Jul
11
2011

NBN gets warning over broadband speed advertising

The NBN has been warned that companies using its network should be careful how they advertise speeds to consumers

Australian retail and wholesale ISPs offering services over the National Broadband Network (NBN) have been advised by the country’s Competition & Consumer Commission (ACCC) to take care over how they advertise the speeds available.

The ACCC has published a guide that looks to make plain the issues that will prevent consumers from obtaining the theoretical maximum data rates of the NBN network. The document states that, “There is a high risk of consumers being misled by ‘up to’, ‘peak’ or ‘maximum’ data rate claims where they do not reflect typical end-user experiences.”

Therefore, the ACCC said, it expects ISPs to “provide meaningful and accurate information to consumers regarding the quality of service likely to be attainable by end-users in practice, both in advertisements and at the point of sale.”

The NBN ‘Information Paper’ explains that the factors known to the ISPs that are within its control – the limits on data transfer rates, the numbers of customers it will let share its local passive optical network (split ratio), the contention ratio, and the backhaul capacity available – should all be taken into account when advertising services.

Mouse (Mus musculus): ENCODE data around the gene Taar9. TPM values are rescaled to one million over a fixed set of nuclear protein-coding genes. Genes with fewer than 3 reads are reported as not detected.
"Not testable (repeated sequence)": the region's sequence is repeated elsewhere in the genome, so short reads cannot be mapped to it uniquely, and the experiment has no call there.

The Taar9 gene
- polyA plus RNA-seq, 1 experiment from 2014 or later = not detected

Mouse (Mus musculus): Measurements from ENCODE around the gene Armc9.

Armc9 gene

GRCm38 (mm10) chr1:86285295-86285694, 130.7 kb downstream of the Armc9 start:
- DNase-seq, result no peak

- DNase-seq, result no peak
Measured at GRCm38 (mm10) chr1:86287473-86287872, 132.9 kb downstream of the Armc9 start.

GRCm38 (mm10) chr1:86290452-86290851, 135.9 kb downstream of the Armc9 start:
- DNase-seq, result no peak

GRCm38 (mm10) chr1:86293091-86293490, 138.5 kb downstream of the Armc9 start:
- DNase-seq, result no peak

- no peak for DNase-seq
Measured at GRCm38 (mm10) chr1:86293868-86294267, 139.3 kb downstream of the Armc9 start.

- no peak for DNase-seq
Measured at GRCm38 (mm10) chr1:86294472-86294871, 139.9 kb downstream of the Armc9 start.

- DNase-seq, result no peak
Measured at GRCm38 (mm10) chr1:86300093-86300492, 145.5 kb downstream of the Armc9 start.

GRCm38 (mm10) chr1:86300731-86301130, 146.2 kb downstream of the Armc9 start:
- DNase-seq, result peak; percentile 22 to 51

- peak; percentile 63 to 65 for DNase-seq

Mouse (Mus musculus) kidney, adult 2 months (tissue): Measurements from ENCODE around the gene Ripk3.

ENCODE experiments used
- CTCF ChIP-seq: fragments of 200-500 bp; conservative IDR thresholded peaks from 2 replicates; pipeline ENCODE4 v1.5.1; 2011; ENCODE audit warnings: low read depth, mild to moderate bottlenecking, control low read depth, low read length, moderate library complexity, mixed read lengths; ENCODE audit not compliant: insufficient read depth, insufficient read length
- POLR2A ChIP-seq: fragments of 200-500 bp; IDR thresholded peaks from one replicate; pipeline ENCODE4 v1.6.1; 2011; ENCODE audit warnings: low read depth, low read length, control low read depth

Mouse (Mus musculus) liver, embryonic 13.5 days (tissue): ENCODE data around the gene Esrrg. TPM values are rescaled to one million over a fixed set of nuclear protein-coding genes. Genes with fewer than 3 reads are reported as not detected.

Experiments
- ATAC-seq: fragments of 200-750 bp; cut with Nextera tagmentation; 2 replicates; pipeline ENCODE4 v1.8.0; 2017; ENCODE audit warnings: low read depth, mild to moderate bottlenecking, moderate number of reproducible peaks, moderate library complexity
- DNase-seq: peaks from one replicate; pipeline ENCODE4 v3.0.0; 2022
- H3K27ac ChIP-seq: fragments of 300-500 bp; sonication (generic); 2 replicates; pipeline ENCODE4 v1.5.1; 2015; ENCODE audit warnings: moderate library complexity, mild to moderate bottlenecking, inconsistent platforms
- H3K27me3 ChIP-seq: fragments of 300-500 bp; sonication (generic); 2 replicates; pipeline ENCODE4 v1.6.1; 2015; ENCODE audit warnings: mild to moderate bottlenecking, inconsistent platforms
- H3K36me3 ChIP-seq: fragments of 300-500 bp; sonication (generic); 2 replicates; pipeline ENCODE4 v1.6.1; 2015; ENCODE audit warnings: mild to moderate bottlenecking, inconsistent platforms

Regarding the split ratio, the document states that this will be determed by the NBN Co. but will be known to ISPs. They will also know how much connectivity virtual circuit (CVC) capacity they have acquired from the NBN Co., which will affect the contention ratio.

For those companies reselling ISP services the document states that, “While retail ISPs acquiring Layer 3 FTTP services are unlikely to have any influence on the contention ratio adopted by their wholesale ISP or the available backhaul capacity for their service, such retailers should obtain relevant information from their wholesale ISP to assist them in accurately marketing their service.”

The publication of the document comes a week after Australian operator Optus was fined $5.2m for misleading advertising relating to its broadband internet plans.

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